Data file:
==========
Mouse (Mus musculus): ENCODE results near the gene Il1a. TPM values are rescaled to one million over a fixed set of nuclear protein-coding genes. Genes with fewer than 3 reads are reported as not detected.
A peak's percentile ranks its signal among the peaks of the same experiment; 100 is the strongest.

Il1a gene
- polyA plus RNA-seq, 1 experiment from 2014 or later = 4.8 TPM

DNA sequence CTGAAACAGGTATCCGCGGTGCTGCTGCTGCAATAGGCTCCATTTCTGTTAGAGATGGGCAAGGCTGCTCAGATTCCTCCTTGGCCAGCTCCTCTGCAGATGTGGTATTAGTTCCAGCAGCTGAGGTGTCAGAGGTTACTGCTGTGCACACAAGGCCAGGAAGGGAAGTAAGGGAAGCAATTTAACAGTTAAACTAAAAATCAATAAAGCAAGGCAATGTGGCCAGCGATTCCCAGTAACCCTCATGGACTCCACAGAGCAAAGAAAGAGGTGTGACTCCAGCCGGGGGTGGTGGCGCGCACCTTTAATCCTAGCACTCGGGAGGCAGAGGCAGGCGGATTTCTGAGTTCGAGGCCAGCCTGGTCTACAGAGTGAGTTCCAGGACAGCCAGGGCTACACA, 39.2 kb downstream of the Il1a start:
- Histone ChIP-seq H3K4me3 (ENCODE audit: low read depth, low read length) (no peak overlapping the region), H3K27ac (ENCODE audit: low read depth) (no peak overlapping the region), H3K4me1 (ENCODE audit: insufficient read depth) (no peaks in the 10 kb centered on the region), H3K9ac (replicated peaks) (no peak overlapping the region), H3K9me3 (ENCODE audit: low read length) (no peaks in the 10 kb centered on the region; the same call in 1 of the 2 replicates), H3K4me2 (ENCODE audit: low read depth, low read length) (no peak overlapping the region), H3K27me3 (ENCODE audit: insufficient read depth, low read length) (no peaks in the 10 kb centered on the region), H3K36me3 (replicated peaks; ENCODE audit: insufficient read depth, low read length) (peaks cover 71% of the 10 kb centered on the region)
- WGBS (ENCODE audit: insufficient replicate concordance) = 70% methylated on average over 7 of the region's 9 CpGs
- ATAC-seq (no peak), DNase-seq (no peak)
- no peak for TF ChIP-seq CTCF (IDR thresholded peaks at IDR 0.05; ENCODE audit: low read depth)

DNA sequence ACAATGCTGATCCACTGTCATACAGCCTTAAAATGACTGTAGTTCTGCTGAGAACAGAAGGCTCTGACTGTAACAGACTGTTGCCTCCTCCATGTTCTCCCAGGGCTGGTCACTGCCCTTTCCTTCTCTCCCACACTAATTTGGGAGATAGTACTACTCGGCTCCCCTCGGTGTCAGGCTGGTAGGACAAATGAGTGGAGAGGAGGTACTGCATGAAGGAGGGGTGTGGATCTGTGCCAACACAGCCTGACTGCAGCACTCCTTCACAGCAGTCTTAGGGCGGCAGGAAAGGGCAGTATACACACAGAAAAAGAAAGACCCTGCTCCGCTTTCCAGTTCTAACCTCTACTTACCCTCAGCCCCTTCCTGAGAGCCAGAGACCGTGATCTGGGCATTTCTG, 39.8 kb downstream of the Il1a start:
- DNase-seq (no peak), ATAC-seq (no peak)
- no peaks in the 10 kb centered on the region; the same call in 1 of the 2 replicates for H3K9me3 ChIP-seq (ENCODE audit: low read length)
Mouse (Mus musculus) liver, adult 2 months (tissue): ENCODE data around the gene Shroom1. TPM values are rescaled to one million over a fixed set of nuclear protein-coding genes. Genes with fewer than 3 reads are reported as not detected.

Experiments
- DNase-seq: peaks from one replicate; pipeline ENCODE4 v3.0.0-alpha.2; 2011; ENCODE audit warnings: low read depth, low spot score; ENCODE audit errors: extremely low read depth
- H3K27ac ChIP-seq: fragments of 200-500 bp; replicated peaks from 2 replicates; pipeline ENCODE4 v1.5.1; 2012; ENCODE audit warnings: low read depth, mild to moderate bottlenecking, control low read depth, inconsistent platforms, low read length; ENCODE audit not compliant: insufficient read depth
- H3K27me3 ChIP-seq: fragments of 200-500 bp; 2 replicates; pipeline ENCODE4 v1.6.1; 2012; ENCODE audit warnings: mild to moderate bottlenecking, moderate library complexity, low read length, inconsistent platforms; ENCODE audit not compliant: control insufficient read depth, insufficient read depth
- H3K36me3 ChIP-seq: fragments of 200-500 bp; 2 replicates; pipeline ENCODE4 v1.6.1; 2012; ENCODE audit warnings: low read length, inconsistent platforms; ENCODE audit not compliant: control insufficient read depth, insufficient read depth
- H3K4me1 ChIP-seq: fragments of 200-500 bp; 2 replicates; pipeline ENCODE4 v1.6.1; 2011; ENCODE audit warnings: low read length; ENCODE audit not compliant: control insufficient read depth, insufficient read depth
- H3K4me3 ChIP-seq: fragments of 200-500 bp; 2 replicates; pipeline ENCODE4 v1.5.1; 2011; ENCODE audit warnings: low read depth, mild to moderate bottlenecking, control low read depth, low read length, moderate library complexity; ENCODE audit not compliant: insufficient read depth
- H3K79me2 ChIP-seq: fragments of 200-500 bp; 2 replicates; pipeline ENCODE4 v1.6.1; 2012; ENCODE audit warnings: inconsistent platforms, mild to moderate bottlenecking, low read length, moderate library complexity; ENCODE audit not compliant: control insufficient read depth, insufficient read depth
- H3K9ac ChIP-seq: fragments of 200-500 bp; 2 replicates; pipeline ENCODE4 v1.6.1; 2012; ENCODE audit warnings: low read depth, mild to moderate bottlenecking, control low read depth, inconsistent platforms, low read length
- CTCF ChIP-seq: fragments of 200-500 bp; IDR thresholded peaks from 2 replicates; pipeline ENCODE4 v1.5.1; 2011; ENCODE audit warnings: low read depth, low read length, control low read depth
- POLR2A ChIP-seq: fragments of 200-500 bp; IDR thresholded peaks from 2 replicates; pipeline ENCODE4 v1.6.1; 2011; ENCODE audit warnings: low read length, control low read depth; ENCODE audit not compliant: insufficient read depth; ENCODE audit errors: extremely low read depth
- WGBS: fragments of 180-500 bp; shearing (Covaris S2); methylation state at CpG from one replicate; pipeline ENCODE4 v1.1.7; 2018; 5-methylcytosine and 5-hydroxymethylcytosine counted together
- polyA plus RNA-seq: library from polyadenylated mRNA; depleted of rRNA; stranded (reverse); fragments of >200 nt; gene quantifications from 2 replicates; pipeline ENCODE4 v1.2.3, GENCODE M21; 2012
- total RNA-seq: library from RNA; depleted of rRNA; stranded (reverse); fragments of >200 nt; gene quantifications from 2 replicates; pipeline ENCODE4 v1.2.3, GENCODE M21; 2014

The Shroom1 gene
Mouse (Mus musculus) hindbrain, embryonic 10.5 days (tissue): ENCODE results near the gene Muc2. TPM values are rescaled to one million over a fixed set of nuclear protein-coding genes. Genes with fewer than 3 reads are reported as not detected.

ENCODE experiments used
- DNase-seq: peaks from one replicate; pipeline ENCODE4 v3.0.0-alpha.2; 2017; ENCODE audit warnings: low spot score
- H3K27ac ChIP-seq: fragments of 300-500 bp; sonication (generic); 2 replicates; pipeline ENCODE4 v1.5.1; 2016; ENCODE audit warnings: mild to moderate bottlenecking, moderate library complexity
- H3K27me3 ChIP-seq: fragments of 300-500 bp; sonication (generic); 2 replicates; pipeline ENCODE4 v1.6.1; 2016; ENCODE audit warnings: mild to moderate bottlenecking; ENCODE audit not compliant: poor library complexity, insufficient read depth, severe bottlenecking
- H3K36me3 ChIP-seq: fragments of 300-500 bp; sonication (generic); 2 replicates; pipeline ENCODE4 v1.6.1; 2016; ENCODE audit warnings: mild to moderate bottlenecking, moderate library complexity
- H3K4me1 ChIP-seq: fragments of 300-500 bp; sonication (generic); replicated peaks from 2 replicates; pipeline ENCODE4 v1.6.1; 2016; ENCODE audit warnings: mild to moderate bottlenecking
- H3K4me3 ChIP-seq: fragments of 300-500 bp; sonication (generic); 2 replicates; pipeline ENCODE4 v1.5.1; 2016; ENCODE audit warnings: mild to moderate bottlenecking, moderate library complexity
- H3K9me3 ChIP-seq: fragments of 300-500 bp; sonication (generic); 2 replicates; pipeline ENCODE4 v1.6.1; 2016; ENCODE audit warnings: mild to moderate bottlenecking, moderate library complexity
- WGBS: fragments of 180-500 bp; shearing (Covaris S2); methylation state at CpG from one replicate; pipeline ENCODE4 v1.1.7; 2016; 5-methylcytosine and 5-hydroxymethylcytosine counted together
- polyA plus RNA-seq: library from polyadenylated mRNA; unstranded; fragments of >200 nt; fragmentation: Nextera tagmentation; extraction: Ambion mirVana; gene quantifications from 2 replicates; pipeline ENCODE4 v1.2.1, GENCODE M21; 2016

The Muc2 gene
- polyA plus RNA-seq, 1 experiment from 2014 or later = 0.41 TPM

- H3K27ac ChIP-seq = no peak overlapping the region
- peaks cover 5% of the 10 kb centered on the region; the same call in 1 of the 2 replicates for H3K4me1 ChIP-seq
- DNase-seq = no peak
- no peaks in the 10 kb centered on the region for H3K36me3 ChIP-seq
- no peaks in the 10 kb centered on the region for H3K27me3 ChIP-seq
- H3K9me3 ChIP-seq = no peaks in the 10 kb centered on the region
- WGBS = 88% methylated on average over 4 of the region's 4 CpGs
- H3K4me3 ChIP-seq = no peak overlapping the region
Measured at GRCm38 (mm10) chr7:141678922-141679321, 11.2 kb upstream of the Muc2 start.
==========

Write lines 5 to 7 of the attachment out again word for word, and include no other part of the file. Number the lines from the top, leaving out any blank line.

DNA sequence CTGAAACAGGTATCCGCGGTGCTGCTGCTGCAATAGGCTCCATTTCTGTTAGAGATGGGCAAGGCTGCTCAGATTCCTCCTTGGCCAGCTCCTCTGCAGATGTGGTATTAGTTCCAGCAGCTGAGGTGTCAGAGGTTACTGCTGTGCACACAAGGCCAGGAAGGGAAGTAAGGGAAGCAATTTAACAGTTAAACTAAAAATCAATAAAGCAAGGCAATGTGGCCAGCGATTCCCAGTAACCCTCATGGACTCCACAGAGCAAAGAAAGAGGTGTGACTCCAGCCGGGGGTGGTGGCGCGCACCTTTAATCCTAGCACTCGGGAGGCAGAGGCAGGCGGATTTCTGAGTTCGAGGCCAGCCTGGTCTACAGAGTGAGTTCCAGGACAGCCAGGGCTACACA, 39.2 kb downstream of the Il1a start:
- Histone ChIP-seq H3K4me3 (ENCODE audit: low read depth, low read length) (no peak overlapping the region), H3K27ac (ENCODE audit: low read depth) (no peak overlapping the region), H3K4me1 (ENCODE audit: insufficient read depth) (no peaks in the 10 kb centered on the region), H3K9ac (replicated peaks) (no peak overlapping the region), H3K9me3 (ENCODE audit: low read length) (no peaks in the 10 kb centered on the region; the same call in 1 of the 2 replicates), H3K4me2 (ENCODE audit: low read depth, low read length) (no peak overlapping the region), H3K27me3 (ENCODE audit: insufficient read depth, low read length) (no peaks in the 10 kb centered on the region), H3K36me3 (replicated peaks; ENCODE audit: insufficient read depth, low read length) (peaks cover 71% of the 10 kb centered on the region)
- WGBS (ENCODE audit: insufficient replicate concordance) = 70% methylated on average over 7 of the region's 9 CpGs